When I first read Videssence’s press release about their announced “See-Me Lites” for personal desktop use (subsequently renamed to "View Me Light"), I thought my prayers had been answered. My home office setup is absolutely horrendous for webcam video, lighting being one of the biggest problems. The room lights don’t fill the workspace well, especially when I have a backdrop set up behind me, cutting off even more light. I have used a variety of jury-rigged solutions, with desk lamps, reflective surfaces, torchieres, and other attempts to get a nice white light on me that lets the webcam do its job. Here is a webcam shot of me at my desk, taken only with available room light.
(All pictures taken with a Logitech QuickCam Pro 9000 using auto-focus and “right light” auto exposure activated)
You can see that the image is a little grainy because of the generally low light, and you can see the “hot spots” on my temple and top of the head.
I contacted Videssence and spoke to Gary Thomas, their regional sales manager. He was kind enough to send me one of their first production sets, which had been making the rounds at trade shows.
Each light is roughly 3” by 6”, with one side sloping in to form an irregular trapezoid. The light is produced from an LED hidden behind a front lip. It reflects onto a curved white surface, which shines the light back out through the front opening.
You have two choices for mounting. You can screw them onto pole stands that telescope from about 8.5” to 14.5” high. Or you can choose a bracket assembly that lets you stick-tape them to the top of a flat monitor (the brackets are an inch wide, so they won’t work on an ultra-thin knife edge monitor bezel).
Set up is technically easy. One light is the master. It connects to a power adapter that you plug into a standard wall socket. The light has a push button on-off switch located on the back. The other light connects to the master light with a supplied connector cable and turns on and off based on the master light’s switch.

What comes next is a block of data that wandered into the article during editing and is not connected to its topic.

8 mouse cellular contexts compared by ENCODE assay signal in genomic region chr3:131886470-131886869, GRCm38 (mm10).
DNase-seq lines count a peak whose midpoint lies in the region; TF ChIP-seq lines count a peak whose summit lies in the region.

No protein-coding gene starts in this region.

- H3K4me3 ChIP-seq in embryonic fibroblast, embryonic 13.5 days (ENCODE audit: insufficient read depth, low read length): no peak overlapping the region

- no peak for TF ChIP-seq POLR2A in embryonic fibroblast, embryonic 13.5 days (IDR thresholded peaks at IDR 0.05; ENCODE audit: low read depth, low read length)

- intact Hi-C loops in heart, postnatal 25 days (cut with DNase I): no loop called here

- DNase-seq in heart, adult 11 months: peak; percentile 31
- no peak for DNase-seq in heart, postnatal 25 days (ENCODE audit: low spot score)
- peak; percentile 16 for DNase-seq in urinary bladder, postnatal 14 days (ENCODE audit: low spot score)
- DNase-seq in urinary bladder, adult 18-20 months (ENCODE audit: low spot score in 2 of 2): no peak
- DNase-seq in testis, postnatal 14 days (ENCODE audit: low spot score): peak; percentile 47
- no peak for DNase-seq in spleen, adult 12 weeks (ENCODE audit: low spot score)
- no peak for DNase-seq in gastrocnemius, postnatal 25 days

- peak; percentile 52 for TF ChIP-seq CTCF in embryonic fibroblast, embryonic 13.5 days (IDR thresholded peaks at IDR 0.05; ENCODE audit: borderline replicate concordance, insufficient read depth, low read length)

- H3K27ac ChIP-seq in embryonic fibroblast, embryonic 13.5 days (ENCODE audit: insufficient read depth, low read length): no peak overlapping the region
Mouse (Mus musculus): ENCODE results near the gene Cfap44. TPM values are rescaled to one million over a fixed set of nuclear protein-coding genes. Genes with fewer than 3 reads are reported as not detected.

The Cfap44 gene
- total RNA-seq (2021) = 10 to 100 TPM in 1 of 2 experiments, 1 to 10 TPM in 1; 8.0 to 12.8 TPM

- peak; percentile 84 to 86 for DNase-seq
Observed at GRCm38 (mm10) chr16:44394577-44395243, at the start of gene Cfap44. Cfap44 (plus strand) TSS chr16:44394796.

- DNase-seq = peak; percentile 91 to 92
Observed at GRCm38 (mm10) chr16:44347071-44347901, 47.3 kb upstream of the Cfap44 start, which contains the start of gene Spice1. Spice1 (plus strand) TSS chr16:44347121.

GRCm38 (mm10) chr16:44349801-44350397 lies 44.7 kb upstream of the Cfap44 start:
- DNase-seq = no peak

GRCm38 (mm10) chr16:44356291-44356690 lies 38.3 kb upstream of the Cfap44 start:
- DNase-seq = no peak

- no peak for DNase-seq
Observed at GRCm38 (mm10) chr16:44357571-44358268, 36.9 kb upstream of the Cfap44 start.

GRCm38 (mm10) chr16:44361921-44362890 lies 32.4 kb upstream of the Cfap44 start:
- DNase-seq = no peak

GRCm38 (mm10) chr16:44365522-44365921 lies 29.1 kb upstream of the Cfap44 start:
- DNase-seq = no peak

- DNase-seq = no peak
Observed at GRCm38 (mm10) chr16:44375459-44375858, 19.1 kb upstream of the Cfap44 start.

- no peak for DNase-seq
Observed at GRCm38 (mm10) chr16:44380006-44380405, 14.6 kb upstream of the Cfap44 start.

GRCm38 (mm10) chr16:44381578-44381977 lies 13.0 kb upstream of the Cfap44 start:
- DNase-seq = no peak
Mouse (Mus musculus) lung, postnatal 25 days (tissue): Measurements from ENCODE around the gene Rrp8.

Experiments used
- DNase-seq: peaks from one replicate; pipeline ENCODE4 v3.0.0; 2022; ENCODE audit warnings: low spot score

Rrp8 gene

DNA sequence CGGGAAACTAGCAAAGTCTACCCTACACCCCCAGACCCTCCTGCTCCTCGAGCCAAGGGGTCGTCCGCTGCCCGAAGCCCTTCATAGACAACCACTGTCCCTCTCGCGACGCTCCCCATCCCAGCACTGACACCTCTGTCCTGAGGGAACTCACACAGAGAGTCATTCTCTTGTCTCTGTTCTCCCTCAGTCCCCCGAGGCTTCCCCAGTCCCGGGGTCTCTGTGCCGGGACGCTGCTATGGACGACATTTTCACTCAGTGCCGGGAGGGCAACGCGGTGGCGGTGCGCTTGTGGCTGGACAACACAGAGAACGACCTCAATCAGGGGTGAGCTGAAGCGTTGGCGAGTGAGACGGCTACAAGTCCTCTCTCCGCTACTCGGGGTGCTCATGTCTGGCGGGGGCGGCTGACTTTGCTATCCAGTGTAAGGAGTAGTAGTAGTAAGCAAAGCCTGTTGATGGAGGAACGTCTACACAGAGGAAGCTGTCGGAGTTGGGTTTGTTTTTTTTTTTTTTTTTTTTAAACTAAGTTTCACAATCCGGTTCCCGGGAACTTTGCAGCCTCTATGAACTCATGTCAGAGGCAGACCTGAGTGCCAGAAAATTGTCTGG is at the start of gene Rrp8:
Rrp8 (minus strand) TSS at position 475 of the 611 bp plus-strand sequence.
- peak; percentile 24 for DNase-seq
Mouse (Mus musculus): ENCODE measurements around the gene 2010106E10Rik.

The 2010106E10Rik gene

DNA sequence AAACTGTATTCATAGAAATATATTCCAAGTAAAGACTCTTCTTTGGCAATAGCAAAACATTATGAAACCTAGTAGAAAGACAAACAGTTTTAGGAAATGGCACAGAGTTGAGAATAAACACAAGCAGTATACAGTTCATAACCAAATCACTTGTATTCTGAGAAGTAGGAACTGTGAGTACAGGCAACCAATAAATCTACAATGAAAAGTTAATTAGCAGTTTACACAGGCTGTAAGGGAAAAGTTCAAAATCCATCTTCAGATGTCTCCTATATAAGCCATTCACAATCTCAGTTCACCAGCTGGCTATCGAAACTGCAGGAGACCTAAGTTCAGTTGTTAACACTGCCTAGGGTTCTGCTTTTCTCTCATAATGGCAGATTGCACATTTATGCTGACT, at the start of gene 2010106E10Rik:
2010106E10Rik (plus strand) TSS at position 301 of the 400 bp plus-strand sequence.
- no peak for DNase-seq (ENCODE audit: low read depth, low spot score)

Positive aspects first… The emitted light is a lovely white spectrum that the webcam likes. And my favorite feature is simply the fact that it is an LED. You can run these all day and they generate absolutely no heat. That means you can stick homemade diffusers on them such as wax paper or parchment paper without fear of something catching on fire. Here is a good shot using the lights:
Now why do I mention diffusers? The light is already reflected off the back surfaces, so you get no direct point-source glare from the LED. But the fact remains that the light is coming from a 5” x 1.5” opening. That’s a small, bright area. I had no problem with my glasses off, but as soon as I put them on, I ran into serious issues with reflections on my lenses.
I tried wax paper, parchment paper, thin typing paper, and even a borrowed overhead fluorescent light fixture diffuser in an attempt to remove the bright patch. My glasses still picked up the white rectangles, very clearly and intrusively.
I tried turning the units around and reflecting the light off paper, white cardboard, and corrugated foam. I either got a bright reflection or a shadow from the light housings. I even tried a trick I once read, spraying hairspray on an old pair of glasses. It blurred my vision, but didn’t eliminate the reflection.
So in the end, I had to bow to the laws of physics and work purely with positioning of the lights to angle them above or far to the sides. Unfortunately, my early evaluation unit only had a three-foot connector wire. I couldn’t get them far enough apart to cast a good oblique angle. I tried putting them closer to me and just outside the video frame, but it made for a rather eerie and unnatural glow:
And if I turned my head, the reflections were back in all their glory:
Gary assures me that the production units are shipping with a six-foot connector wire, so this should allow for much more flexibility in positioning. In an ideal world I would probably mount these well above head height and spread wide apart, angling them down and in towards my face. That should eliminate the reflection problem (and is the lighting angle used in professional video setups). I tried setting the stands on top of my speakers to raise them, but there is no way to angle them downwards when attached to the poles. They just shot their light out over my head and onto the backdrop.
So what is the verdict? If you don’t wear glasses, the View Me Lights are an excellent webcam lighting solution. If you wear glasses, be prepared for a lot of trial and error positioning, some cursing, and the need to avoid turning your head once you work out the magic angle. Positioning would be a lot easier if Videssence created a universal tilt and swivel bracket that would allow the lights to be mounted high and wide and then angled down and in towards the face.
The lights are not yet featured on the Videssence product page, but they are available for shipment. They can be special ordered by contacting the company. The retail price is $249 for two lights and stands.